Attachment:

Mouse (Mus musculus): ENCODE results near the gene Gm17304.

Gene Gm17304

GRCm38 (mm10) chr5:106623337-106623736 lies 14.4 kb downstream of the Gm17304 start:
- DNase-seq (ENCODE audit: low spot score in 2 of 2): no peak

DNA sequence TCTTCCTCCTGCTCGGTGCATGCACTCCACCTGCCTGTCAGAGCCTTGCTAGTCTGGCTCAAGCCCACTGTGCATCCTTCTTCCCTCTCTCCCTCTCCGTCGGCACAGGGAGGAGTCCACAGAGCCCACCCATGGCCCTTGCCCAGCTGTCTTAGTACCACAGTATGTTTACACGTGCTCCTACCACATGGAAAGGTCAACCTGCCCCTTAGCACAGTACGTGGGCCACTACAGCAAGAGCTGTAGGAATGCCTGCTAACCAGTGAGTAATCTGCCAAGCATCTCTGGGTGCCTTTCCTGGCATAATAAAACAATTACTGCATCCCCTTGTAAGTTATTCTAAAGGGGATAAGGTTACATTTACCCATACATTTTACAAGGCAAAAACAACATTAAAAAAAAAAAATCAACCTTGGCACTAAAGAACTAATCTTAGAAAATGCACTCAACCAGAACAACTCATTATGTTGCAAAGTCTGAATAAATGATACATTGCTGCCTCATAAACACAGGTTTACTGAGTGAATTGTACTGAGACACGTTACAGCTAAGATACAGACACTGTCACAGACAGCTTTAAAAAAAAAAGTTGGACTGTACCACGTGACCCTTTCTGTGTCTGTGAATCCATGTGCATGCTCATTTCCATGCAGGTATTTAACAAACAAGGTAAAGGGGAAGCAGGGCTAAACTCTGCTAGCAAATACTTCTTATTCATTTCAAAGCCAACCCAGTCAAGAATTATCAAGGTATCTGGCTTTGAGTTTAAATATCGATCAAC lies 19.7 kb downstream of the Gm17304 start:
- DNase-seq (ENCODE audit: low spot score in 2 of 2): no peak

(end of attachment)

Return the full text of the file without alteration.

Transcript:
Mouse (Mus musculus): ENCODE results near the gene Gm17304.

Gene Gm17304

GRCm38 (mm10) chr5:106623337-106623736 lies 14.4 kb downstream of the Gm17304 start:
- DNase-seq (ENCODE audit: low spot score in 2 of 2): no peak

DNA sequence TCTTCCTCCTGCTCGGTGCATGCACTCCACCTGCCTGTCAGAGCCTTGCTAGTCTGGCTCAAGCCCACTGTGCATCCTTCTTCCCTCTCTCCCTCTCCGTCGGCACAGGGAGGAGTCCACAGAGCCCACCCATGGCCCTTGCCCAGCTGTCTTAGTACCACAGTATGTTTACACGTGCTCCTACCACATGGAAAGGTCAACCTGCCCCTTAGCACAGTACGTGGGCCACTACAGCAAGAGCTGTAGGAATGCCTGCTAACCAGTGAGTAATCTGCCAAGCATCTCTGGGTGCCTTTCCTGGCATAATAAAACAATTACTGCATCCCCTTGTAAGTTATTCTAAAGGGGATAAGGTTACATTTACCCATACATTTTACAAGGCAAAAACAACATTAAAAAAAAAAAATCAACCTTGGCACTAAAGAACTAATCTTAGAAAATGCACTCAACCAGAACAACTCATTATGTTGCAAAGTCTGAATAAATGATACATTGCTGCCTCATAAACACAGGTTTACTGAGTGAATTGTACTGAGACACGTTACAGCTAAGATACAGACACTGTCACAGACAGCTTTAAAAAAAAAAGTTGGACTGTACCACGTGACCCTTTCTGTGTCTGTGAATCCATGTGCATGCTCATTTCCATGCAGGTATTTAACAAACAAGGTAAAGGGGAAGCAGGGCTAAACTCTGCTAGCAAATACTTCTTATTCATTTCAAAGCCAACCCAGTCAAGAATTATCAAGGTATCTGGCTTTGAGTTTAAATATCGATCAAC lies 19.7 kb downstream of the Gm17304 start:
- DNase-seq (ENCODE audit: low spot score in 2 of 2): no peak